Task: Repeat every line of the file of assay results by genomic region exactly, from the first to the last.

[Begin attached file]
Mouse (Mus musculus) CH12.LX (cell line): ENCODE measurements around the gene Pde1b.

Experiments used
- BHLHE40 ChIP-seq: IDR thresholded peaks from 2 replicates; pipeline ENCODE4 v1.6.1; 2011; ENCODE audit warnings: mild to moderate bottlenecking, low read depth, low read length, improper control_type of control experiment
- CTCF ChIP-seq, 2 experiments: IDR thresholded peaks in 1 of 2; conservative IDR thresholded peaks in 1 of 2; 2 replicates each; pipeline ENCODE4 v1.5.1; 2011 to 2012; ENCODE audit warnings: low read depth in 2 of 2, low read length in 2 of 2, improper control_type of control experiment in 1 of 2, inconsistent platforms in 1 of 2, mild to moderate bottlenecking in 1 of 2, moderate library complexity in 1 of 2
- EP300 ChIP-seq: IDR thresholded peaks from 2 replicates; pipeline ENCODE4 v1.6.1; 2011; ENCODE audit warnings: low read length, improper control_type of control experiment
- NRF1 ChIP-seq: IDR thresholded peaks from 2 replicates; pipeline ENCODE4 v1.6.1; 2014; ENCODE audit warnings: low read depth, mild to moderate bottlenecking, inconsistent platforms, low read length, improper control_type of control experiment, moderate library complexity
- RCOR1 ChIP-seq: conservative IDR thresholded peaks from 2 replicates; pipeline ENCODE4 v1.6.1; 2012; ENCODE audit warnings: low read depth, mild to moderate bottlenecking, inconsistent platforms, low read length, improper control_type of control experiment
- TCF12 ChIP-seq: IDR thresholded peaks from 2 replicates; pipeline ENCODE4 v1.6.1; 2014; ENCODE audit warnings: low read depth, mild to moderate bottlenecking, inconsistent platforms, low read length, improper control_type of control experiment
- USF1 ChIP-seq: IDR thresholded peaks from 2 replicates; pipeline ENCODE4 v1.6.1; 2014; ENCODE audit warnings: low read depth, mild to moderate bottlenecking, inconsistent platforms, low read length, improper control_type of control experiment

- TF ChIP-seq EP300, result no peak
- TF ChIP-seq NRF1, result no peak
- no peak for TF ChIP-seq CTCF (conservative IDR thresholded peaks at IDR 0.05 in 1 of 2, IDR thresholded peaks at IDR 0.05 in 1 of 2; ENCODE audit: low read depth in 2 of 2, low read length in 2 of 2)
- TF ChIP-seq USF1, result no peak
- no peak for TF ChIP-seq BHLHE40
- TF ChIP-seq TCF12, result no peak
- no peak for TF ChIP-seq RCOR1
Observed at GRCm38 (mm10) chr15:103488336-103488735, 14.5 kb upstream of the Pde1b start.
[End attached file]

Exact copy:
Mouse (Mus musculus) CH12.LX (cell line): ENCODE measurements around the gene Pde1b.

Experiments used
- BHLHE40 ChIP-seq: IDR thresholded peaks from 2 replicates; pipeline ENCODE4 v1.6.1; 2011; ENCODE audit warnings: mild to moderate bottlenecking, low read depth, low read length, improper control_type of control experiment
- CTCF ChIP-seq, 2 experiments: IDR thresholded peaks in 1 of 2; conservative IDR thresholded peaks in 1 of 2; 2 replicates each; pipeline ENCODE4 v1.5.1; 2011 to 2012; ENCODE audit warnings: low read depth in 2 of 2, low read length in 2 of 2, improper control_type of control experiment in 1 of 2, inconsistent platforms in 1 of 2, mild to moderate bottlenecking in 1 of 2, moderate library complexity in 1 of 2
- EP300 ChIP-seq: IDR thresholded peaks from 2 replicates; pipeline ENCODE4 v1.6.1; 2011; ENCODE audit warnings: low read length, improper control_type of control experiment
- NRF1 ChIP-seq: IDR thresholded peaks from 2 replicates; pipeline ENCODE4 v1.6.1; 2014; ENCODE audit warnings: low read depth, mild to moderate bottlenecking, inconsistent platforms, low read length, improper control_type of control experiment, moderate library complexity
- RCOR1 ChIP-seq: conservative IDR thresholded peaks from 2 replicates; pipeline ENCODE4 v1.6.1; 2012; ENCODE audit warnings: low read depth, mild to moderate bottlenecking, inconsistent platforms, low read length, improper control_type of control experiment
- TCF12 ChIP-seq: IDR thresholded peaks from 2 replicates; pipeline ENCODE4 v1.6.1; 2014; ENCODE audit warnings: low read depth, mild to moderate bottlenecking, inconsistent platforms, low read length, improper control_type of control experiment
- USF1 ChIP-seq: IDR thresholded peaks from 2 replicates; pipeline ENCODE4 v1.6.1; 2014; ENCODE audit warnings: low read depth, mild to moderate bottlenecking, inconsistent platforms, low read length, improper control_type of control experiment

- TF ChIP-seq EP300, result no peak
- TF ChIP-seq NRF1, result no peak
- no peak for TF ChIP-seq CTCF (conservative IDR thresholded peaks at IDR 0.05 in 1 of 2, IDR thresholded peaks at IDR 0.05 in 1 of 2; ENCODE audit: low read depth in 2 of 2, low read length in 2 of 2)
- TF ChIP-seq USF1, result no peak
- no peak for TF ChIP-seq BHLHE40
- TF ChIP-seq TCF12, result no peak
- no peak for TF ChIP-seq RCOR1
Observed at GRCm38 (mm10) chr15:103488336-103488735, 14.5 kb upstream of the Pde1b start.